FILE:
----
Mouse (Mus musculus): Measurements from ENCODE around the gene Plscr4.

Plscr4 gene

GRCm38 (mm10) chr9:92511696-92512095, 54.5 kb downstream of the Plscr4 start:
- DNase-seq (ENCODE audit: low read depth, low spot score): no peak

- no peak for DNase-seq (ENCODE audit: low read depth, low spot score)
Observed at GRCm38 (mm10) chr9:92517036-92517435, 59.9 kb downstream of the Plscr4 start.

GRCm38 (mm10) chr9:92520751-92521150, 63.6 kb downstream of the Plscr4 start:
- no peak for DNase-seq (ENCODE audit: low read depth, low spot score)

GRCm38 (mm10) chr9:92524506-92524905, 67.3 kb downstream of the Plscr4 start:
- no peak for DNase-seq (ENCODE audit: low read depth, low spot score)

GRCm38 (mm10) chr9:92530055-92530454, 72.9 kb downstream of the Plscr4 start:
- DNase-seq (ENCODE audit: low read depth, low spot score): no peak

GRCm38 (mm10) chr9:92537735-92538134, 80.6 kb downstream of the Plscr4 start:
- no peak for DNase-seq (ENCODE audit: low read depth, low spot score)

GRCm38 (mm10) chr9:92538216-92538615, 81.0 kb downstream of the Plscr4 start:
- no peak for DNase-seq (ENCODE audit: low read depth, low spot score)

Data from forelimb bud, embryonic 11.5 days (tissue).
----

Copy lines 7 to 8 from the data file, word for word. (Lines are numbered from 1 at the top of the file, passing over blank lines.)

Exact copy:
GRCm38 (mm10) chr9:92520751-92521150, 63.6 kb downstream of the Plscr4 start:
- no peak for DNase-seq (ENCODE audit: low read depth, low spot score)